I recently posted about that RSO who wanted to know about all your Facebook contacts. I also mentioned in that post a piece about a fake femme fatale made up by Thomas Ryan to shows the risks of social networking. Well, I did not make it to Las Vegas but was able to find Ryan’s paper at the July BlackHat USA 2010 conference. Excerpts below:
- Some of Robin’s male connections took a more assertive approach by offering her tickets to security conferences, complimenting her pictures, and presenting available job opportunities. Whether these same reactions would have been elicited towards another male is questionable.
- With no experience at all, Robin was asked to review papers written by professionals with over 10 years experience. For example, a fellow lecturer at the NASA Ames Research Center sought out Sage’s knowledge and opinions pertaining to some of his papers and presentations.
- The success of a network is directly tied to the people and connections that one forms. Effectively targeting a person can be done in various indirect ways. For example, one connection messaged Robin, “I’ve never met you, but I saw you had Marty on your Facebook list, so that was good enough for me.” This message encompasses the dangers of social networking when people fail to do their own research and instead, rely on other’s judgment.
- Sage’s multiple security credentials combined with her occupation would lead one to believe that she had TS/SCI (Top Secret/Sensitive Compartment Information) Clearance with Polygraph. People’s trust in this identity could have very easily led to the sharing of information under the false premise that Robin Sage had expertise in the field.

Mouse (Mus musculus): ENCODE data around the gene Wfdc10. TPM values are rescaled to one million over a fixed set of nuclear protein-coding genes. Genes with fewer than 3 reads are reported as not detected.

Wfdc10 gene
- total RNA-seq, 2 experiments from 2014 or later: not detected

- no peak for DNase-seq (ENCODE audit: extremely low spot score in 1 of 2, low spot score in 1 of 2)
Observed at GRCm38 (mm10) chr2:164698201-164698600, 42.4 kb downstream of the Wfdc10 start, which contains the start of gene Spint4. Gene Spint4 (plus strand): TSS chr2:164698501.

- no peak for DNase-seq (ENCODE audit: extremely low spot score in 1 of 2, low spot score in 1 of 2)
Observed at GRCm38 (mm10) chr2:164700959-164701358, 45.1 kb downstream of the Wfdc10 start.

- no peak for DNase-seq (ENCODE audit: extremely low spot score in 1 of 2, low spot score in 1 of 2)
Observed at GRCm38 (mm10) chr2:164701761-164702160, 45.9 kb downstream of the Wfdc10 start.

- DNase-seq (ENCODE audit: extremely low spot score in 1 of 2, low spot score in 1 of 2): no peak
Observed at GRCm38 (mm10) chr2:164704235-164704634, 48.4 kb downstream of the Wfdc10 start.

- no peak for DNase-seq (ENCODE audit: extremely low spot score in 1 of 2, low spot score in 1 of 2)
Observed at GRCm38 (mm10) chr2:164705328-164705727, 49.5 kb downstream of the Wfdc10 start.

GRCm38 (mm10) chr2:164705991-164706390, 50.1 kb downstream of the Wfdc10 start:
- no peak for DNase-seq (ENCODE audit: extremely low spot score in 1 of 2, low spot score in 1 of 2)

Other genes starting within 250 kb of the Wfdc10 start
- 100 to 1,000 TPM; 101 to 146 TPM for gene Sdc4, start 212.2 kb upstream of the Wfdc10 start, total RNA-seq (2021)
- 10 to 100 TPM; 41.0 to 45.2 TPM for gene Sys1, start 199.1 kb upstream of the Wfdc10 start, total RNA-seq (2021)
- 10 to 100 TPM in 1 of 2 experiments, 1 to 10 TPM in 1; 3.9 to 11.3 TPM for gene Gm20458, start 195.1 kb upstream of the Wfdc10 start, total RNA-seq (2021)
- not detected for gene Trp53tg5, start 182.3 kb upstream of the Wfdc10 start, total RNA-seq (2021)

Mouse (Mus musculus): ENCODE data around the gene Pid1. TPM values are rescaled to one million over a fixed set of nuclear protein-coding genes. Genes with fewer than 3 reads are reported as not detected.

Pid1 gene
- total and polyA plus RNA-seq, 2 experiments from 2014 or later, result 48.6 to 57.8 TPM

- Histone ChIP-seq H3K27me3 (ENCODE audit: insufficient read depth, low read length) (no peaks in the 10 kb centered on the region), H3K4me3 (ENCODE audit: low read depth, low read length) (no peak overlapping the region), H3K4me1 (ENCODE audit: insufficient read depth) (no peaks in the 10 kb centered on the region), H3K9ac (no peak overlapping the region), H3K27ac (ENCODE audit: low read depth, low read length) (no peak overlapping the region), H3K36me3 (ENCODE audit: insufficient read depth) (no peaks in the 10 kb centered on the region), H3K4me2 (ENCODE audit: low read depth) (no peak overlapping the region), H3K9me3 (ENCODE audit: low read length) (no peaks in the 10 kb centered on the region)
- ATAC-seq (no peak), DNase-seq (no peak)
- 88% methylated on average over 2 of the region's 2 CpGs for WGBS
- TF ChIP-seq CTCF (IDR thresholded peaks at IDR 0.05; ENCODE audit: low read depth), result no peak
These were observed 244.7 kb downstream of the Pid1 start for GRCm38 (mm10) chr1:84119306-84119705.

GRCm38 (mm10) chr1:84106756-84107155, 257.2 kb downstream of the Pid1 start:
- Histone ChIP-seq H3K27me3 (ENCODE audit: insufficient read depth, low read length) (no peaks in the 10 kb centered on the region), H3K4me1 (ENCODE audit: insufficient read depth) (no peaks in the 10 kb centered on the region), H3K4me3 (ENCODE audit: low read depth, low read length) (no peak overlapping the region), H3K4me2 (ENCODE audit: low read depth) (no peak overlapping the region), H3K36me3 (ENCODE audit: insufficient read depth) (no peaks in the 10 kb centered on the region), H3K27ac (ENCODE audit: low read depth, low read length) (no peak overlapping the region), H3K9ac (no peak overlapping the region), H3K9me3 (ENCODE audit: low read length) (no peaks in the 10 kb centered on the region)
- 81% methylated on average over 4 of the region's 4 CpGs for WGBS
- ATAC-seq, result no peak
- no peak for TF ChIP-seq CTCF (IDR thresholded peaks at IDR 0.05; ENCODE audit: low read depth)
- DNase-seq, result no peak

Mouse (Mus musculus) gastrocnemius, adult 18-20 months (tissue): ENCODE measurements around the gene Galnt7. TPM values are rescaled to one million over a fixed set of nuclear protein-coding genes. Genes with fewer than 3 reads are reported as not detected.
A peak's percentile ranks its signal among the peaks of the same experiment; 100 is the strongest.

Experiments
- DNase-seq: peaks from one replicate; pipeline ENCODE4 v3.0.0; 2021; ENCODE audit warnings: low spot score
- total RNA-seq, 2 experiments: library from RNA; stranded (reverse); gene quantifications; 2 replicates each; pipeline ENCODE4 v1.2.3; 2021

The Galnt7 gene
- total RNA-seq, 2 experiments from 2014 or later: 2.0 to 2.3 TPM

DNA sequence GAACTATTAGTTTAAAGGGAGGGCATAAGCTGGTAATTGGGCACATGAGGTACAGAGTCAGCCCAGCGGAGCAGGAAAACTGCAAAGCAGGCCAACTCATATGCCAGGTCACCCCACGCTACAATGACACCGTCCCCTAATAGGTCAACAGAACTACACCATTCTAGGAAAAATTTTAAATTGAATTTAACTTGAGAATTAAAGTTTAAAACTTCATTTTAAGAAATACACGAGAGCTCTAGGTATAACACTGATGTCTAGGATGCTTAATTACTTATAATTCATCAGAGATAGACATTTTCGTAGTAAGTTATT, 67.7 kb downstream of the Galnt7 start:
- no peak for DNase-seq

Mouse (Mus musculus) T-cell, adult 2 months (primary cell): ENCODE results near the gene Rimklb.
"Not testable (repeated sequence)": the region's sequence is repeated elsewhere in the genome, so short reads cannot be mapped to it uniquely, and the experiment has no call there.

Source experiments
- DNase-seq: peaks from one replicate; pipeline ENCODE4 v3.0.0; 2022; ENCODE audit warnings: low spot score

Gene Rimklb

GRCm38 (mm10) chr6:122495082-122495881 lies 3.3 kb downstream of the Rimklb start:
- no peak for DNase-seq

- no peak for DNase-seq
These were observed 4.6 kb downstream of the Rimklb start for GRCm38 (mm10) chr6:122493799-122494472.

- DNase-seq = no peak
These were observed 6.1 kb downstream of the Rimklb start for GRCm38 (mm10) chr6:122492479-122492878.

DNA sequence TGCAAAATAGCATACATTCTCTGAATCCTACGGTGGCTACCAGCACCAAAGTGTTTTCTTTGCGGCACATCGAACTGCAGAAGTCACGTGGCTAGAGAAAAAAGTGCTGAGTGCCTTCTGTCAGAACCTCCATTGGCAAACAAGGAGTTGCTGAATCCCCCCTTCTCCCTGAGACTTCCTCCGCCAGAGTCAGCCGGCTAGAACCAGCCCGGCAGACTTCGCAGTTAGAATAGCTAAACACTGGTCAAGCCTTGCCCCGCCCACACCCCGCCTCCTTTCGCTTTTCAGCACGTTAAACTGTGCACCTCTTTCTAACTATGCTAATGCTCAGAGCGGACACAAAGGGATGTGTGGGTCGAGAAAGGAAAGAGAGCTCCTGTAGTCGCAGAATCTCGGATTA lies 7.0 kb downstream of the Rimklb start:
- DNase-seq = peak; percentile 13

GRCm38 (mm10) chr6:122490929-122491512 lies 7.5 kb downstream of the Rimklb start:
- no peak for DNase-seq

Bottom line according to Ryan (and we’re most glad this was not the real thing like the one most recently returned to Russia):
Much of the information revealed to Robin Sage violated OPSEC and PERSEC procedures. The deliberate choice of an attractive young female appears to have exposed the role that sex and appearance plays in trust and people’s eagerness to connect with someone. In conjunction with her look, Robin Sage’s credentials listed on her profile resulted in selection perception; people’s tendency to draw unwarranted conclusions in their attempt to make a quick decision. By acquiring a large number of connections, Robin had the ability to identify the individual who was positioned to provide the most intelligence based on their involvement in multiple government agencies. The false identity combined with carefully chosen false credentials led to a false trust that could have resulted in the breach of multiple security protocols.
Read the whole paper here.
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